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As printed in Jewellery Business, August 2013 issue, p. 42-46
By Ronald R. Dupuis, FGA, GJ

A 1930's art deco enamel, diamond, and 14-karat gold figural piano compact  once owned by concert pianist Ellen Ballon.

A 1930’s art deco enamel, diamond, and 14-karat gold figural piano compact once owned by concert pianist Ellen Ballon.

Gift giving used to be a much simpler task but its myriad complexities are being tackled by respected social psychologists. Motivation, perception and acceptance have all been subject to intensive scrutiny. But we can’t forget the element of fun and pleasure involved in finding the appropriate piece for that special someone, something that expresses their appreciation of history, novelty or rarity when reinvented for today. So let’s take a detour out of the ordinary and the usual same-old, same-old and venture into the realm of possibilities.
Some pieces of jewellery are no longer in fashion and their original purposes now seem arcane and old-fashioned. Depending on taste and budget these subtle oddities can be celebrated for what they can be, not just for what they were. Keep your eye out for anything relatively unpopular in its current form but tweakable. You’ve seen shiny CDs hung with clear fishing line decorating trees and blowing in the wind sporting rainbow colours. Jewellery can have transformations, too.

'Tally Ho,' a 10-karat gold pocket watch fob seal, with hunting motif featuring a carved fox carnelian intaglio. Circa 1880s.

‘Tally Ho,’ a 10-karat gold pocket watch fob seal, with hunting motif featuring a carved fox carnelian intaglio. Circa 1880s.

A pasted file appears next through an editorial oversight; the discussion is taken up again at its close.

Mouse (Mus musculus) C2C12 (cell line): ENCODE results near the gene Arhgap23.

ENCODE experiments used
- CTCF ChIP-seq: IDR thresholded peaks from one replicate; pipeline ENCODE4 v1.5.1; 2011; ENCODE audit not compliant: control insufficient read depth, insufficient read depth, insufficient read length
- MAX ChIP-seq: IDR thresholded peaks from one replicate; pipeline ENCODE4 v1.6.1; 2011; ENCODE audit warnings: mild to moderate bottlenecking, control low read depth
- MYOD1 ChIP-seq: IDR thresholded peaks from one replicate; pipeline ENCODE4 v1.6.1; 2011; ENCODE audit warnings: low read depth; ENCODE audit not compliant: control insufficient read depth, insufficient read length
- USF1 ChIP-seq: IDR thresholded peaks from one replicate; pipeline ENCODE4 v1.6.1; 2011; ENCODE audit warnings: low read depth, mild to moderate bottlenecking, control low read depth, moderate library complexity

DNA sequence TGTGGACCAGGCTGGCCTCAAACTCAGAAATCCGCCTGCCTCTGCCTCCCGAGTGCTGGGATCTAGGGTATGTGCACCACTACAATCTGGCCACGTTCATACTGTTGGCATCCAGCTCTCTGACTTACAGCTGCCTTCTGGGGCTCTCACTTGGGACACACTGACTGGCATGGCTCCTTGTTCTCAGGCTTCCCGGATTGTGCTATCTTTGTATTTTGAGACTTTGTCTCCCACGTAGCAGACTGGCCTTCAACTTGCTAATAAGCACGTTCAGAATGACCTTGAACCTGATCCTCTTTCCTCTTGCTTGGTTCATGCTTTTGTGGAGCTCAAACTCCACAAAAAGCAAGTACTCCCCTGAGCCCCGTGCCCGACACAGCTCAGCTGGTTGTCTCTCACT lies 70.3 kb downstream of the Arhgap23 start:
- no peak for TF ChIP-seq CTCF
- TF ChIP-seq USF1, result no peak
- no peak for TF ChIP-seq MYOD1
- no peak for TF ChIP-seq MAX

14-karat gold lorgnette with floral chased design. Circa 1920s.

14-karat gold lorgnette with floral chased design. Circa 1920s.


What’s old is new again

Powder compacts fell out of favour post-1950s with the advent of new pharmaceutical and makeup products and yet for decades prior they were a de rigueur accessory carried by every well-dressed woman of style. Made in the 1930s and designed as a grand piano, this black enamel model was once owned by Montreal pianist Ellen Ballon who made her New York debut in the early 1900s at the age of 12 but you don’t need to be a child prodigy to enjoy using it today. The figural novelty repurposes nicely as a nifty paperweight or remove the innards, the powder puff and powder screen and use the empty powder well compartment to store your favourite flavor of Chiclets-type chewing gum, healthy vitamins or OTC pain meds. If you’re in the audience at a piano recital or jazz fest, it’ll be okay for Diana Krall and Chantal Kreviazuk to covet its dark enamel beauty as the diamond-set EB monogram catches the eye. The piece is unsigned but the bonus feature is the fitted brown suede pouch stamped Black Starr & Frost-Gorham Inc., New York.
Pocket watch fobs could make a great keychain ornament. Fox and dog motifs were often incised on carnelian bases such as the Victorian Tally Ho design from the 1880s – easy to find the house keys at the bottom of those capacious handbags that weigh us down, especially returning home after hunting for a bargain, or two.